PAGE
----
A Skill Every Outdoorsman Should Know
When you’re in the backcountry, shit inevitably happens: you accidentally pitch your tent on an unseen rock, winds pick up to the point where your tent can’t handle it, a branch falls on your campsite, or maybe your tent becomes a casualty of the campfire. Each of these scenarios can result in a ripped or torn tent that is now effectively incapable of keeping you warm and dry. But that doesn’t mean you need to toss the tent in the trash — most tears are easily repairable. By dedicating an hour of your time to a quick repair instead of your latest Netflix distraction, you can get a handful more sunrises out of your trusted trail mate. Here’s how to do it.
Trim any loose threads and fibers. When tents tear, the ripstop nylon often leaves loose threads hanging that are prone to tearing further. Take a sharp pair of scissors and trim off any of the loose fibers or threads that may be lingering.
Clean the area surrounding the rip inside and out. If your tent is especially dirty, give it a good scrubbing and rinse out any dirt. If your tent is fairly clean, use rubbing alcohol surrounding the tear, inside and outside.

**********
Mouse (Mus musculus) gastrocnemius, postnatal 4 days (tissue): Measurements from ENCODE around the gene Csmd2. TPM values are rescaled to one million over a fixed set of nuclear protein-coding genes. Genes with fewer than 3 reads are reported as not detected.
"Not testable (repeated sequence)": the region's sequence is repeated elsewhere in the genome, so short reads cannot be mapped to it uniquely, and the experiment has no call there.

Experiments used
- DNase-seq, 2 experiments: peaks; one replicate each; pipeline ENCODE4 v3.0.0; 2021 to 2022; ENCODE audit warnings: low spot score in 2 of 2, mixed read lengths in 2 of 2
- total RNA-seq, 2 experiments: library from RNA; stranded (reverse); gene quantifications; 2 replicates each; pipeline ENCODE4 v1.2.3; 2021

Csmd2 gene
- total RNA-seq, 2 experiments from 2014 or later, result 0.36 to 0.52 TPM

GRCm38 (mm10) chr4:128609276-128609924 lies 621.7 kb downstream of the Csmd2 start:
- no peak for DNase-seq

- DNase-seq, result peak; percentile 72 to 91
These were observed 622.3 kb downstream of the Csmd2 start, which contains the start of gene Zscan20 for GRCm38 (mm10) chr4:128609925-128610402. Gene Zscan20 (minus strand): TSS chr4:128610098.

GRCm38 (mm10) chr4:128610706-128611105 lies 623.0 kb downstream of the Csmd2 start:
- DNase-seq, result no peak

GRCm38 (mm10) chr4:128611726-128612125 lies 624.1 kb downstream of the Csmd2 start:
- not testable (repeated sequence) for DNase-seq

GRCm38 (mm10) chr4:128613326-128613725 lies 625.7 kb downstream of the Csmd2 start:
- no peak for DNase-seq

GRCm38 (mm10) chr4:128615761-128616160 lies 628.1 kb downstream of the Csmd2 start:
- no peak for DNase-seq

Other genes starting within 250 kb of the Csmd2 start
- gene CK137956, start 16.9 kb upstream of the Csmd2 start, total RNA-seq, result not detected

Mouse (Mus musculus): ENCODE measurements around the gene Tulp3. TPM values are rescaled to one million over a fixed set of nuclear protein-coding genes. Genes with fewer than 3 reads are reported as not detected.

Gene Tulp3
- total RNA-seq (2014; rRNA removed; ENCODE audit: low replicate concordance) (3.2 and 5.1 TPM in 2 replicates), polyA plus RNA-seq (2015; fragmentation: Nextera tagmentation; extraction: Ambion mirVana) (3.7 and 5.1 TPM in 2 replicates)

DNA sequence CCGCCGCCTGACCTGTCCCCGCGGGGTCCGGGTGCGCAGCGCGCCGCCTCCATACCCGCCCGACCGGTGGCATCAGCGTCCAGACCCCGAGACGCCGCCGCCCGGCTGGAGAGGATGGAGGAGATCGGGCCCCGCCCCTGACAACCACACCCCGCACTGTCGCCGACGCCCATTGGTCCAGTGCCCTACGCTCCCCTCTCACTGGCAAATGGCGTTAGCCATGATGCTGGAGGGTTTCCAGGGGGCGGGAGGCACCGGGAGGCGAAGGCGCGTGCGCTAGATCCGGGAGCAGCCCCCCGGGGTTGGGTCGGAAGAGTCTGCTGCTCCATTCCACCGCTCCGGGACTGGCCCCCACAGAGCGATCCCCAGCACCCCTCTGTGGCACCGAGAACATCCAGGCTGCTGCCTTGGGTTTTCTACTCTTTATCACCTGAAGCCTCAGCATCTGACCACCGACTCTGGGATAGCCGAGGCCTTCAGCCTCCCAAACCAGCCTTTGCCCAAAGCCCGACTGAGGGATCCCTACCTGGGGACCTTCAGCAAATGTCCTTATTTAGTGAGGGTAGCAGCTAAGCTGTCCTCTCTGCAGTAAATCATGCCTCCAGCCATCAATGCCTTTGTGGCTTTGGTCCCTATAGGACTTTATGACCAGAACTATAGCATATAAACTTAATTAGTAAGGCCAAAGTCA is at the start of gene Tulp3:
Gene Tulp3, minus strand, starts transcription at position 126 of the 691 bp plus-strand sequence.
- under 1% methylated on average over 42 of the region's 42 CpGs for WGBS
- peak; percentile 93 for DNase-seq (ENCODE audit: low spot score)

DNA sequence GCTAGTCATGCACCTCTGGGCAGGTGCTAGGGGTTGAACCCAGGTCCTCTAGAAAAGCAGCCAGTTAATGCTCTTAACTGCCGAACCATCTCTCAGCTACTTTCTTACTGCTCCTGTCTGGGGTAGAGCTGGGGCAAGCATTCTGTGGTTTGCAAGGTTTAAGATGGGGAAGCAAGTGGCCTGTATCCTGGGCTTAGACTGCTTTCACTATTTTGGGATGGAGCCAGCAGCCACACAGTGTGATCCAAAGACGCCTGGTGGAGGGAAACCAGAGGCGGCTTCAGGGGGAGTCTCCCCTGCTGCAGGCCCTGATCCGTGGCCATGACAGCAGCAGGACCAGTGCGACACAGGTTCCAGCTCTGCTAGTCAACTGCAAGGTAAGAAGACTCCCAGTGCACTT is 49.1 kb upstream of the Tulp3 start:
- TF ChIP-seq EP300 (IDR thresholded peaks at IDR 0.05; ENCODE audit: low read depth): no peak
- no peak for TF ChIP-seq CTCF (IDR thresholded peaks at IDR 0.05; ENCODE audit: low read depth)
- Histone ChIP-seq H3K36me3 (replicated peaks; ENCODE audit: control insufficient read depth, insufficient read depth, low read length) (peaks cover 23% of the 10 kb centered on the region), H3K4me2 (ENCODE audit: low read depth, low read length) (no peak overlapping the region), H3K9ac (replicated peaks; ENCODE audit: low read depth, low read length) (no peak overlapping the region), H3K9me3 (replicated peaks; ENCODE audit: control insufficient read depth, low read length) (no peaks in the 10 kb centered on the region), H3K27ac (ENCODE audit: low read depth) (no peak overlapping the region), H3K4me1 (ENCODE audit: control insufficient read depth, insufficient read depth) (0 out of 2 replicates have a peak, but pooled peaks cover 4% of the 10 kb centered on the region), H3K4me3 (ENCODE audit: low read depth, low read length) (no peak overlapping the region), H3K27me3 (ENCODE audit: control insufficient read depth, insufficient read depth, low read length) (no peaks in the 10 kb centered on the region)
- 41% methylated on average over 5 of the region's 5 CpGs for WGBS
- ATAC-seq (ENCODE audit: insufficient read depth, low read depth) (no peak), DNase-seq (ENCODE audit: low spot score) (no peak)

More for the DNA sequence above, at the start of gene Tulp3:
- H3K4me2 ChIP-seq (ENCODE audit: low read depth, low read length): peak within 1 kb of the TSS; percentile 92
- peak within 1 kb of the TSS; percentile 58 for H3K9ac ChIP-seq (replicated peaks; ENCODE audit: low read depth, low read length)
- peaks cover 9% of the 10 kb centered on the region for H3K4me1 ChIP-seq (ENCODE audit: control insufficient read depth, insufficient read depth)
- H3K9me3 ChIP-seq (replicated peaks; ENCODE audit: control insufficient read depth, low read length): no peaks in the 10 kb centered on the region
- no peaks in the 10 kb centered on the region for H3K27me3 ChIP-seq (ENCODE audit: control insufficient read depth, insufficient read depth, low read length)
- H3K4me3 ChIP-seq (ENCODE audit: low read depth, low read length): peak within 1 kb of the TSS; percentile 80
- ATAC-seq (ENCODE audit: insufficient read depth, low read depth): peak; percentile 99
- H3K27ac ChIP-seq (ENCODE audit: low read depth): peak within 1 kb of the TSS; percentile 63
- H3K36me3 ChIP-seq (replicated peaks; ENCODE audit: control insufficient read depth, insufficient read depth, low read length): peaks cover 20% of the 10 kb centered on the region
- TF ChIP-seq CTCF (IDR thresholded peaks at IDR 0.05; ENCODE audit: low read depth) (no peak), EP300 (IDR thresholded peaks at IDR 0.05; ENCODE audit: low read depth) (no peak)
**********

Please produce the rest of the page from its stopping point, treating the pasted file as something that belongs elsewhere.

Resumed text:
Steam the area surrounding the rip inside and outside. Though this step is optional, it is highly recommended. Chances are, your tent has a number of creases and folds in it. Steaming the areas surrounding the tear on the inside and outside will help to get these creases out, making the tent material as flat and smooth as possible.
Apply Tenacious Tape to the inside of the tent. Measure out a piece of Tenacious Tape that is bigger than the tear by about a half inch on all sides. Using a sharp pair of scissors, trim the corners and edges of the tape so that they are rounded off. This will help make the patch more resistant to peeling. Peel the backing off of the tape and slowly apply the patch over the tear and make sure there are no bubbles or creases as you go. Apply pressure to the match to make sure that it is adhered to the tent material.
Apply Seam Grip to the outside of the tent. On the outside of the tent, run a small bead of Seam Grip along the tear. Using your finger or a small brush, make sure that the Seam Grip covers the tear completely, as well as a quarter inch more or so on all sides. The Seam Grip will help to further increase the strength and weatherproofing of the repair. Though in many cases Tenacious Tape will be enough, we strongly recommend using Seam Grip as well for a lasting repair.
Allow to dry for 24 hours. Allow the repair to sit for 24 hours before use. This will allow for the Seam Grip to cure and for the Tenacious Tape to set. When the repair is complete, your tent will once again be completely waterproof, allowing you to take on everything mother nature can throw at you.
The goods you need to get the job done.